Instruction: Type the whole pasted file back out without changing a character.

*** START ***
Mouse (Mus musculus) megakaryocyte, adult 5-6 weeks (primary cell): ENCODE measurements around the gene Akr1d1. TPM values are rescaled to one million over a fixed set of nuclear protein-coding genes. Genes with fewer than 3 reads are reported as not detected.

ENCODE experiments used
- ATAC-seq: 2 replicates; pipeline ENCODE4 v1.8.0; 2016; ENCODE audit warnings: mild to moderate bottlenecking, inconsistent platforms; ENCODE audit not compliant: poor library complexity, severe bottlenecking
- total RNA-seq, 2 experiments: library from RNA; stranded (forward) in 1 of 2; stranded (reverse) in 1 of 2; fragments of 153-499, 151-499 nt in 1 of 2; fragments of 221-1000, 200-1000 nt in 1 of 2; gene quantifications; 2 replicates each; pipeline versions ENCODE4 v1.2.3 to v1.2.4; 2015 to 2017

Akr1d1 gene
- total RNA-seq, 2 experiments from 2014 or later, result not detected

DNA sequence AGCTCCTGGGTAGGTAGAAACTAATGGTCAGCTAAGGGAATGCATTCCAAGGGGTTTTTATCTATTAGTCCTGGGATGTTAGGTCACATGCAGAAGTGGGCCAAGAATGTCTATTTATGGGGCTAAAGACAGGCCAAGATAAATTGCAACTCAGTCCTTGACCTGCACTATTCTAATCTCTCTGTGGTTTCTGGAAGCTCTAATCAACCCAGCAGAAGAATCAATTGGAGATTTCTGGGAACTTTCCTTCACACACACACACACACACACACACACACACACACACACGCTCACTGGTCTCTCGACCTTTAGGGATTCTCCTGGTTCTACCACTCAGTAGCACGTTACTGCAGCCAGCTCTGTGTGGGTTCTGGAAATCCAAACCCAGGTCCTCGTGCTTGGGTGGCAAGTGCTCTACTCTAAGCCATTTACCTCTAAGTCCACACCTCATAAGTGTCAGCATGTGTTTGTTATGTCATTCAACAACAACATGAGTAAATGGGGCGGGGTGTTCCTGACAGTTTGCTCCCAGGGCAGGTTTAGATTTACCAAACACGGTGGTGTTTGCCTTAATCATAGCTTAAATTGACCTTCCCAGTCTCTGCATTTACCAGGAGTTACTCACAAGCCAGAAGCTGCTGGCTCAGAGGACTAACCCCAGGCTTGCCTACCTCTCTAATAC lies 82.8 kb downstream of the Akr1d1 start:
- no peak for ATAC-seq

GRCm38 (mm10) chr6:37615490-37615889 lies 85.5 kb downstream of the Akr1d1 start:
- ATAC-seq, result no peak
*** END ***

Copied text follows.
Mouse (Mus musculus) megakaryocyte, adult 5-6 weeks (primary cell): ENCODE measurements around the gene Akr1d1. TPM values are rescaled to one million over a fixed set of nuclear protein-coding genes. Genes with fewer than 3 reads are reported as not detected.

ENCODE experiments used
- ATAC-seq: 2 replicates; pipeline ENCODE4 v1.8.0; 2016; ENCODE audit warnings: mild to moderate bottlenecking, inconsistent platforms; ENCODE audit not compliant: poor library complexity, severe bottlenecking
- total RNA-seq, 2 experiments: library from RNA; stranded (forward) in 1 of 2; stranded (reverse) in 1 of 2; fragments of 153-499, 151-499 nt in 1 of 2; fragments of 221-1000, 200-1000 nt in 1 of 2; gene quantifications; 2 replicates each; pipeline versions ENCODE4 v1.2.3 to v1.2.4; 2015 to 2017

Akr1d1 gene
- total RNA-seq, 2 experiments from 2014 or later, result not detected

DNA sequence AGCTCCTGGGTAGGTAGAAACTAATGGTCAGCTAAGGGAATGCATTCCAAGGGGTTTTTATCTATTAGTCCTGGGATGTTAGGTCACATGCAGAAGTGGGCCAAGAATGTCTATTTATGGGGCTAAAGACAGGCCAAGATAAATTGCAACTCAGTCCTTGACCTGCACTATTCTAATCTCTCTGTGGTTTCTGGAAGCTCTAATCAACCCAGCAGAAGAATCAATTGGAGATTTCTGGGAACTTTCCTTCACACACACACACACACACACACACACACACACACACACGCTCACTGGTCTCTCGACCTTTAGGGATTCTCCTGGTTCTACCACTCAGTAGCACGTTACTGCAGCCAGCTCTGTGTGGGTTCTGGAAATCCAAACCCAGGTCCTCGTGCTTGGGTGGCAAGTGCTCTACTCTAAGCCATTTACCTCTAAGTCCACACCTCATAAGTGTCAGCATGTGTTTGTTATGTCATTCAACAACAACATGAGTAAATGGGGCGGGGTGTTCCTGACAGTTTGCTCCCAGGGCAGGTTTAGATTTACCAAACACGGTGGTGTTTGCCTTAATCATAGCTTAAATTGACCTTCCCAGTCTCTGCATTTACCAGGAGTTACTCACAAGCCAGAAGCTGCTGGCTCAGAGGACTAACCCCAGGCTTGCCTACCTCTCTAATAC lies 82.8 kb downstream of the Akr1d1 start:
- no peak for ATAC-seq

GRCm38 (mm10) chr6:37615490-37615889 lies 85.5 kb downstream of the Akr1d1 start:
- ATAC-seq, result no peak